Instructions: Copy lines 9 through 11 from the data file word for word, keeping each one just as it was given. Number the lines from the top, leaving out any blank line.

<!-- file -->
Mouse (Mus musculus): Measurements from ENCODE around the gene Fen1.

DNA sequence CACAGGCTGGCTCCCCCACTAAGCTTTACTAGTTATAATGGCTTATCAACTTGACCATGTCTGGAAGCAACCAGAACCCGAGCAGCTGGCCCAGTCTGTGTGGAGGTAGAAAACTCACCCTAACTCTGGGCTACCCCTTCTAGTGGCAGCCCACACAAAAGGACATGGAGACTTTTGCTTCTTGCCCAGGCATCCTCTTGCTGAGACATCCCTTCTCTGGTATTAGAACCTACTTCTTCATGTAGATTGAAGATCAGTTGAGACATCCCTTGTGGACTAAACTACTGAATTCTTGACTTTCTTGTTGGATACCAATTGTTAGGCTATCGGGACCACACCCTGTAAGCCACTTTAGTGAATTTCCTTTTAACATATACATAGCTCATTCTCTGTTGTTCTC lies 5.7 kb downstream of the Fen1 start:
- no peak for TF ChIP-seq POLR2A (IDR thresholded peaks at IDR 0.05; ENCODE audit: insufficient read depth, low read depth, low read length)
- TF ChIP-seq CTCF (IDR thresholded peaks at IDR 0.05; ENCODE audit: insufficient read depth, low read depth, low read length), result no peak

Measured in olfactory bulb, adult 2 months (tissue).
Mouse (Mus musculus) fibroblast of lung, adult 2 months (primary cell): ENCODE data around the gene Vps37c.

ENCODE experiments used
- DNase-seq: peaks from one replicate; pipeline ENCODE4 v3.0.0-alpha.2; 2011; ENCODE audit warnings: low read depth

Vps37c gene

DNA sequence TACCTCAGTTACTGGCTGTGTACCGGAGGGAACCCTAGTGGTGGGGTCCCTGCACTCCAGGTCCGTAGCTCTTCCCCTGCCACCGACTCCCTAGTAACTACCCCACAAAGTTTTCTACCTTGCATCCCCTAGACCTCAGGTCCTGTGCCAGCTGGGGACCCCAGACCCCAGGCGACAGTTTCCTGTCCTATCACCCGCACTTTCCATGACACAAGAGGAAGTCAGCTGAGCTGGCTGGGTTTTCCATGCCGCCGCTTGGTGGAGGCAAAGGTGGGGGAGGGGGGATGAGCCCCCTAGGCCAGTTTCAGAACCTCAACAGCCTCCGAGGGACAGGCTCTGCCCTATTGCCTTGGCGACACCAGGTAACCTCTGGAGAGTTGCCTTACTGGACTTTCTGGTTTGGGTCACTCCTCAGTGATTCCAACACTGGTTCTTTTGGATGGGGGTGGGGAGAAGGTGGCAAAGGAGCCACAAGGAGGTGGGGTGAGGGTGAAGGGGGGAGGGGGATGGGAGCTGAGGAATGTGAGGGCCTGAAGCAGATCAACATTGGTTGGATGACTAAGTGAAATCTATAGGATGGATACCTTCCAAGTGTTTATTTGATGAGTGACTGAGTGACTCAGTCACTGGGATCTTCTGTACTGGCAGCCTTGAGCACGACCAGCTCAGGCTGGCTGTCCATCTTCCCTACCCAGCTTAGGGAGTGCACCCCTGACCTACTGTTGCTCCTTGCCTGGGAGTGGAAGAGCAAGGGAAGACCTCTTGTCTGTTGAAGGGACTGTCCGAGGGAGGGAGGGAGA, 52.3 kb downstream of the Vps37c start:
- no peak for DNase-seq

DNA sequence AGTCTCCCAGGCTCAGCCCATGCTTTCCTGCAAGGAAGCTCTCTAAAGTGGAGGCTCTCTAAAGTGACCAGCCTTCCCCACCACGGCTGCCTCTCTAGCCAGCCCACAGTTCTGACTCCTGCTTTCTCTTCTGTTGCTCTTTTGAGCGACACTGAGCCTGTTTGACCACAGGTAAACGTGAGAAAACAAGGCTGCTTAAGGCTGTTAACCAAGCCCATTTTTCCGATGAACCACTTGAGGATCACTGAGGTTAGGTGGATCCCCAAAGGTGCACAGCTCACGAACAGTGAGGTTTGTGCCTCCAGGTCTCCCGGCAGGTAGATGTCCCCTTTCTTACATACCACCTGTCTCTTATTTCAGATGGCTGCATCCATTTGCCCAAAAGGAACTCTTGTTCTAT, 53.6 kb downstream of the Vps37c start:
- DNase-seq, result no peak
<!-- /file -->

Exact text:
Vps37c gene

DNA sequence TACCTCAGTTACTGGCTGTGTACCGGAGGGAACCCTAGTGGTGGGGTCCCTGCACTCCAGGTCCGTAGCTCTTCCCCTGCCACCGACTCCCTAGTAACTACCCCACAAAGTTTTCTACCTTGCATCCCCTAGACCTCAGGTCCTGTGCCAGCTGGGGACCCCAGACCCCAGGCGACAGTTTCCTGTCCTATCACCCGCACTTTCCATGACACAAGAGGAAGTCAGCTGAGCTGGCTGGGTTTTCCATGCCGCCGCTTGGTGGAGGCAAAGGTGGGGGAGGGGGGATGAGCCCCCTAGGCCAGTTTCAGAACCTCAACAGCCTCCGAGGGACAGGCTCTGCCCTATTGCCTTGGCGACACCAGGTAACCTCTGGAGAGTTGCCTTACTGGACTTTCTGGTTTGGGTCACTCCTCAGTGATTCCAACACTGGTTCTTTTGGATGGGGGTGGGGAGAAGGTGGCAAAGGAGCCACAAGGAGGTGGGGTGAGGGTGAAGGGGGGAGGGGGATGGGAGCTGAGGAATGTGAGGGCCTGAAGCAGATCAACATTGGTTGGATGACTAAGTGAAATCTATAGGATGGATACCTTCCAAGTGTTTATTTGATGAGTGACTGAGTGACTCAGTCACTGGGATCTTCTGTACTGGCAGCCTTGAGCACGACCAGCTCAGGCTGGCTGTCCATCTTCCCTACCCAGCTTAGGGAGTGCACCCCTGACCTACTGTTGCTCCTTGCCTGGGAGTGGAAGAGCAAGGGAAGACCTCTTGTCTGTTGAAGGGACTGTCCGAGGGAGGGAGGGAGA, 52.3 kb downstream of the Vps37c start:
- no peak for DNase-seq